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Published in Print: December 13, 2000, as The Message in the (Digital) Bottle

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The Message in the (Digital) Bottle

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Right now, it's the kids who are leading the the grown-ups into online learning. We need to reverse that.

Bravo to Gov. John Engler of Michigan for his enlightened Teacher Technology Initiative, which would put more computers into the hands of teachers. I'd love to see that happen here in Maine, where Gov. Angus King has hitched his educational wagon to a similar star. His laptops-for-7th-graders initiative didn't go over so well in the legislature last year, despite the support of educational luminaries such as Massachusetts Institute of Technology professor Seymour Papert. As an educator, I was disappointed. Here's why.

Unlike their teachers and parents, most K-12 students have never had a classroom without a computer. As John Perry Barlow says, this generation is "native to the technology." But how do these natives use their powerful medium? Chatting. Passing time. Catching up on what's in, what's not. Looking at dumb stuff. Just like I do. It's hard to resist sending bits of e-mail mirth to correspondents around the planet.

Clearly, the technology magnifies, but does not alter, certain behaviors. Yet we continue to expect our digital revolution to redefine fundamental educational behaviors. Why is that? Consider who is leading whom into online learning. Right now, it's the kids leading the grown-ups. We need to reverse that in the case of teachers.

We should not confuse the rewiring of neural pathways with the nuturing of intellect or the fashioning of the soul.

Whether or not the Internet will change as many things as we think it will depends on what we ask of this digital genie. As with any new technology, we are tempted now to focus on what will be different, rather than on what will remain the same. Learning online means going farther, faster; gathering more information, more swiftly; increasing students' responsibility for discovery; even tinkering with when "schooling" occurs. Does this redefine our notion of "classroom" and "teacher"? Sure it does. Just ask the kids. Is this medium the message? Yes ... but. And that "but" is worth educators' consideration.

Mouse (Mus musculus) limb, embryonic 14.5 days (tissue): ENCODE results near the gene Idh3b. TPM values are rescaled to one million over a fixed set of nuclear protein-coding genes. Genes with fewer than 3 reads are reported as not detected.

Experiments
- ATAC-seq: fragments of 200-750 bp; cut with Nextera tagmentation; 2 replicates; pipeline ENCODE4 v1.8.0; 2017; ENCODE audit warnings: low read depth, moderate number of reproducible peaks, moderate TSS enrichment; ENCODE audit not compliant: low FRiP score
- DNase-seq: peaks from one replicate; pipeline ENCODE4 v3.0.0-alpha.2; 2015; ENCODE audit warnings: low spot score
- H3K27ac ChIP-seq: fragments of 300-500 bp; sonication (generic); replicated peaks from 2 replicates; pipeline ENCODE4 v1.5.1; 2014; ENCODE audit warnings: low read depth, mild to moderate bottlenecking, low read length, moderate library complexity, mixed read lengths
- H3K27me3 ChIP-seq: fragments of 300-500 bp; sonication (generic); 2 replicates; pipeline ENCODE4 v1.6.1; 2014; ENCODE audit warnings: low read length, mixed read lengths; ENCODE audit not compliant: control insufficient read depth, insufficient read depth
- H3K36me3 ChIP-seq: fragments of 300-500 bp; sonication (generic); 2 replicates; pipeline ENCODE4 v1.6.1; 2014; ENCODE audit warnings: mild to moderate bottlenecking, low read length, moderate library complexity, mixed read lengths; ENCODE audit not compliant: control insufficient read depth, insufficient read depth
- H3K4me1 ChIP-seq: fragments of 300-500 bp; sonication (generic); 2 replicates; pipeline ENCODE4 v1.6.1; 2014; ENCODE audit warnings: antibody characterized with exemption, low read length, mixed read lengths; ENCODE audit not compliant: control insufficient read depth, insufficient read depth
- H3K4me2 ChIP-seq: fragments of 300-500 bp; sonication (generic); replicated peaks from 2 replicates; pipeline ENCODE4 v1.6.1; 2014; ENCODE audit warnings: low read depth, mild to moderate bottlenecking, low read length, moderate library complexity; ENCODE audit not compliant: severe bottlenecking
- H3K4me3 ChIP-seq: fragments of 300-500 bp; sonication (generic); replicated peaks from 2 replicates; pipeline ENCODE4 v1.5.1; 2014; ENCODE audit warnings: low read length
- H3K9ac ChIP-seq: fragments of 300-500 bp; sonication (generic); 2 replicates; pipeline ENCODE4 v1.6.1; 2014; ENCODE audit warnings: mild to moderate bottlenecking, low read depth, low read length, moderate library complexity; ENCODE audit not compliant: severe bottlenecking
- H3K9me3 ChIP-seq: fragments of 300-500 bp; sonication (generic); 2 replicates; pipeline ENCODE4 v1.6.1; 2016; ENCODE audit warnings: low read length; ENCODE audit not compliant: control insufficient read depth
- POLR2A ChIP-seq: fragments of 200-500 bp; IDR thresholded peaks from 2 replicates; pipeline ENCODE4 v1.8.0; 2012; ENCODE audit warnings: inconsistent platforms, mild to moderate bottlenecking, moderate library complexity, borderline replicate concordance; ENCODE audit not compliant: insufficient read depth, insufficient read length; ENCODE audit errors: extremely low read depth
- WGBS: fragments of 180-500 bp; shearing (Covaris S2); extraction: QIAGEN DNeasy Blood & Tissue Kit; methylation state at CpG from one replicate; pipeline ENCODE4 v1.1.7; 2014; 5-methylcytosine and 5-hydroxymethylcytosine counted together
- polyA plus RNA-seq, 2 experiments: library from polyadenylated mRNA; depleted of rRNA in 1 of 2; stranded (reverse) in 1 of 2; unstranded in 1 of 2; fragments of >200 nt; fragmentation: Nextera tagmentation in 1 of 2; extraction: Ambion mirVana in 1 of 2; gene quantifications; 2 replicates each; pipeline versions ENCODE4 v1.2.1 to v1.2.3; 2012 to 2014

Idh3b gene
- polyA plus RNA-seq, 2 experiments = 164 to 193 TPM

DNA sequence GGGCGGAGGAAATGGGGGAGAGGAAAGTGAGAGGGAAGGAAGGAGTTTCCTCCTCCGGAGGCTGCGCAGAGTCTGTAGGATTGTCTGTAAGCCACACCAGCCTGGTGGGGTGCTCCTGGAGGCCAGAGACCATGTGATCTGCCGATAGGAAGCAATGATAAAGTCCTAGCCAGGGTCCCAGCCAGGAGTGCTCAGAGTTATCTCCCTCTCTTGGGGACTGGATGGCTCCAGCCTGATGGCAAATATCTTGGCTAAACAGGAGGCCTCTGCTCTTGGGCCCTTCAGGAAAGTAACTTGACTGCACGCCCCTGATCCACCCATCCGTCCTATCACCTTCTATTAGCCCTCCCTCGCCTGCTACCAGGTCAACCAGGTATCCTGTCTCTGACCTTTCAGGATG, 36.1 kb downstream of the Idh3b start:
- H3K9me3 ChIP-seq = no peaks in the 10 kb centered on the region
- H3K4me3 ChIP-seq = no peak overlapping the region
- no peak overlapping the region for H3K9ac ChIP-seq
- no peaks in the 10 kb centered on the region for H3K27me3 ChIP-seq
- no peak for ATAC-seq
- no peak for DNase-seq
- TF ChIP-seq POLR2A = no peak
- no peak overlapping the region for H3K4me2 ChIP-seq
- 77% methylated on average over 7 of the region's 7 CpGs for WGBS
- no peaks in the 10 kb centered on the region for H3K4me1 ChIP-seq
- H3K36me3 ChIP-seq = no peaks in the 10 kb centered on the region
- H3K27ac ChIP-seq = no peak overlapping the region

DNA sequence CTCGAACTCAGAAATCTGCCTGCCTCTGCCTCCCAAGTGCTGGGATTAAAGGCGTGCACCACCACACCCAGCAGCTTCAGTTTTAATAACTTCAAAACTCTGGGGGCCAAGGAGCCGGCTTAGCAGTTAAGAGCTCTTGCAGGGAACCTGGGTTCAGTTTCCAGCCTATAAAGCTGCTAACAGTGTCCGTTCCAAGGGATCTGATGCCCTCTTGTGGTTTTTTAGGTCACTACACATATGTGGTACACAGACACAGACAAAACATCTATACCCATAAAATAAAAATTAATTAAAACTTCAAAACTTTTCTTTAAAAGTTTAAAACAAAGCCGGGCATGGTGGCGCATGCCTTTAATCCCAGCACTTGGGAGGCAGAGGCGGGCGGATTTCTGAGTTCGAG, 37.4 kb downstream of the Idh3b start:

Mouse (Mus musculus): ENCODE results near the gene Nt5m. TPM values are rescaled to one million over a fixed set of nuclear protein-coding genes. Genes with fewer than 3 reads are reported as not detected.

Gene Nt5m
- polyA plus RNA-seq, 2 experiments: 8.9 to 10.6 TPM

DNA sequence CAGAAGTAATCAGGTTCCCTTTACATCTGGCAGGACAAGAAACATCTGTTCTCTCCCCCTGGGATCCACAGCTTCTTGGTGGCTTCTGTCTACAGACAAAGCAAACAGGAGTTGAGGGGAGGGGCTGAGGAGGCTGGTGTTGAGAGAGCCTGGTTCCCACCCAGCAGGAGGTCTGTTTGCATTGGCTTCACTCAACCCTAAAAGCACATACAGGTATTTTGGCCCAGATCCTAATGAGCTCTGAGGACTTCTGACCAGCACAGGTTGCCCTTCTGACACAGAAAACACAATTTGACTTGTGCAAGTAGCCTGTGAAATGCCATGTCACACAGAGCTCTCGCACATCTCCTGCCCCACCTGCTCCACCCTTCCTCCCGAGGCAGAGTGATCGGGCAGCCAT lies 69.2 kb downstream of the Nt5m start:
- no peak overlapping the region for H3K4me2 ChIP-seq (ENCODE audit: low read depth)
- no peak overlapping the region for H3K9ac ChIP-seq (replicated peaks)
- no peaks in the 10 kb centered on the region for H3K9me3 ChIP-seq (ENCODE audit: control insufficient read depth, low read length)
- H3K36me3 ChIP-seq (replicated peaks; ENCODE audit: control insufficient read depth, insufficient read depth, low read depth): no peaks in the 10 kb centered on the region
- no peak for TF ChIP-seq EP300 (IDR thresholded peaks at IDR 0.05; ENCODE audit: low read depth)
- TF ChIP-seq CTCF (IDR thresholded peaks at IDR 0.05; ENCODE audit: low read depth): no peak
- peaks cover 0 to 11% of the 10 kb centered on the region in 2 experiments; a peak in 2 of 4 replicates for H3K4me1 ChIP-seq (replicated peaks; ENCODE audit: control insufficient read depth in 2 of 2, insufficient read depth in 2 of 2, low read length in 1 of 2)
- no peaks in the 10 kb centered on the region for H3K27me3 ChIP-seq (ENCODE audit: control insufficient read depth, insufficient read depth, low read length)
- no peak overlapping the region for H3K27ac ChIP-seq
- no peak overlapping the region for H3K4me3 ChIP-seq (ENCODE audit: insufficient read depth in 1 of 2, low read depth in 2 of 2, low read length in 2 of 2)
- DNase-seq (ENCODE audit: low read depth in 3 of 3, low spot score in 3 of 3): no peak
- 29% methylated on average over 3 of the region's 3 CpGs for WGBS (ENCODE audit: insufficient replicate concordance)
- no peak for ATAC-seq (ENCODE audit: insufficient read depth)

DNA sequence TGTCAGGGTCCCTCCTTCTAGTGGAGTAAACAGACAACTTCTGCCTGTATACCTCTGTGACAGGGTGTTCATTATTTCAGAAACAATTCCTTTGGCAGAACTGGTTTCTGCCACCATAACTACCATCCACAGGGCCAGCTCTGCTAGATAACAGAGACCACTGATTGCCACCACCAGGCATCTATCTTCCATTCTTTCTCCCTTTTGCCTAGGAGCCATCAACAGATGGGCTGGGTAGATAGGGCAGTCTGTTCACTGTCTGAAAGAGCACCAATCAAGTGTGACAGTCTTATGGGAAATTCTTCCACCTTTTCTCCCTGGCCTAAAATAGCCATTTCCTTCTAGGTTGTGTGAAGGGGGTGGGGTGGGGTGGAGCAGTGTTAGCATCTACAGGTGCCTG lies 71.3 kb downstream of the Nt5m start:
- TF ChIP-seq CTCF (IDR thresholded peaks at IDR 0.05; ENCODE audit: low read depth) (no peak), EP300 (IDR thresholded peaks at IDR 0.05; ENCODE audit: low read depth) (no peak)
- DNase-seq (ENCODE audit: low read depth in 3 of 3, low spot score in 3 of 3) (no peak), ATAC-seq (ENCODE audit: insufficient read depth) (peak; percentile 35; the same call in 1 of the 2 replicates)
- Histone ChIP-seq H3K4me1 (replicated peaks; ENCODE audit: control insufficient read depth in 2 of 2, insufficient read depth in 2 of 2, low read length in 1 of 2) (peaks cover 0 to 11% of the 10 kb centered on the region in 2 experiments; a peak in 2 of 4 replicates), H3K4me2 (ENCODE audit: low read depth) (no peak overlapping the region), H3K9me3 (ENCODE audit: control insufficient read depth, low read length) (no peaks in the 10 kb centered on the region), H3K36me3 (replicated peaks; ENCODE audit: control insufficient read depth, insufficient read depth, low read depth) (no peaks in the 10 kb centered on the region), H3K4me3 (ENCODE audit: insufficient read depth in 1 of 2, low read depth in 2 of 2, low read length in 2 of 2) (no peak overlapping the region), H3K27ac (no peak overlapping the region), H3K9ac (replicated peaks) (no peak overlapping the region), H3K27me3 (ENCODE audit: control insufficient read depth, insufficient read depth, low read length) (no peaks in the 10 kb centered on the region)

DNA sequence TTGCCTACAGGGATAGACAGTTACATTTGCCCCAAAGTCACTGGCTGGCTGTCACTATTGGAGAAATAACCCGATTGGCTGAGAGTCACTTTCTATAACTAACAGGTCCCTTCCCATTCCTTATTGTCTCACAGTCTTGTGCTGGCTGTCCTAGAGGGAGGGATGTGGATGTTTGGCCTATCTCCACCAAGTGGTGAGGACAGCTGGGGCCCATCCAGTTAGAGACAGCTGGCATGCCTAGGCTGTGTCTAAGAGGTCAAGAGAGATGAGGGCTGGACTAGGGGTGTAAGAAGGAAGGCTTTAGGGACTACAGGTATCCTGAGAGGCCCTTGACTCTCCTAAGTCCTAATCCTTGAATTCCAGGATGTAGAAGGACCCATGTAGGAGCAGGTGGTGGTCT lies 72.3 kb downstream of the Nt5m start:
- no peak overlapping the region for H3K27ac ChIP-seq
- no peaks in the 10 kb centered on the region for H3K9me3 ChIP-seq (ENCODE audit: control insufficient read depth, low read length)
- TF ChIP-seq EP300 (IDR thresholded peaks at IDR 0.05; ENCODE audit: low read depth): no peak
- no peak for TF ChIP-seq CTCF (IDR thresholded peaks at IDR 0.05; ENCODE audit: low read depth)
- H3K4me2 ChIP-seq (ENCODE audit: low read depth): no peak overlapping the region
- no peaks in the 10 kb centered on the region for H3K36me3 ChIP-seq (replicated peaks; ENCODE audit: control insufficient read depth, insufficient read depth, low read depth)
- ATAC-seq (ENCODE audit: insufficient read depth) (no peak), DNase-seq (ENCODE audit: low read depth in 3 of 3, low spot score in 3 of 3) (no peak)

This medium has trained the brains of a generation to process information in nonlinear, mosaic patterns. But we should not confuse the rewiring of neural pathways with the nurturing of intellect or the fashioning of a soul. Cyberspace is interactive. We create the medium's message with each interaction. Television, that other medium promoted in an earlier age for its revolutionary potential, is now viewed with cynicism because of what critics call its "derisive tone" and lack of serious content. If that same kind of cyncism co-opts cyberspace, the current attitude toward media as transient and disposable may become permanently hardwired into the culture. "Dumb is in," as TheNew Yorker's film critic, David Denby, has noted.

In his nonfiction work The Message in the Bottle, the late novelist Walker Percy made prescient distinctions between the "news" and the "knowledge" we find in the bottles of information washing up on our metaphorical shores. News that the inhabitants of a neighboring island are cannibals might be useful, he suggests, but it would not be useful for as long as the knowledge that water boils at 212 degrees Fahrenheit. Most 7th graders can apply this metaphor in a classroom discussion. But they are not aware of how frequently they are being required to uncork these bottles of information.

Living in the present context of hyper-textual overstimulation, we don't always know when we're being "messaged." The Internet blurs customary boundaries of time, identity, authority, and truth. Virtual reality is a tacitly accepted virtue; virtual truth should not be. Once we've honed the question in our World Wide Web search, we still need to know how to question the results. There are realities in virtue. Which brings us to the notion of community.

Once we honed the question in a Web search, we still need to know how to question the results.

Many experts don't like the rigid structure of the Direct Instruction reform model, but a sizable body of research says it can raise achievement.

Bruce Sterling, the author of The Artificial Kid, said this of cyberspace: "It ain't no Amish barn-raising in there." His ironic juxtaposition of a stable, timeless agrarian community within a world of technological infrastructure has resonance. Is a yearning for human connectedness at work in our new world of "cyberhoods"? Communities are formed by people sharing commitments and responsibilities. Only the Amish can hold an Amish barn- raising. Every community finds its own way to discipline and celebrate itself in order to create a feeling of belonging.

What true learner doesn't welcome a democratic, fenceless intellectual range to roam, one whose gardens have the expansiveness of the imagination and the durability of big ideas? Our kids, the digital natives, may just help us, their teachers, learn to play among these gardens, showing us how to enact the poet Marianne Moore's sense of finding "imaginary gardens with real toads."

But these natives still need our help. There are cannibals about. Communities thrive when they contain mentors and role models. Information-age mentors will need to sponsor and understand the most powerful tools available. This changes the nature of our work. The kids have a considerable lead on us in this department. We need to catch up.


Todd R. Nelson is an educator and columnist for the Maine Association of Middle Level Educators. He lives in Castine, Maine.

Vol. 20, Issue 15, Page 44

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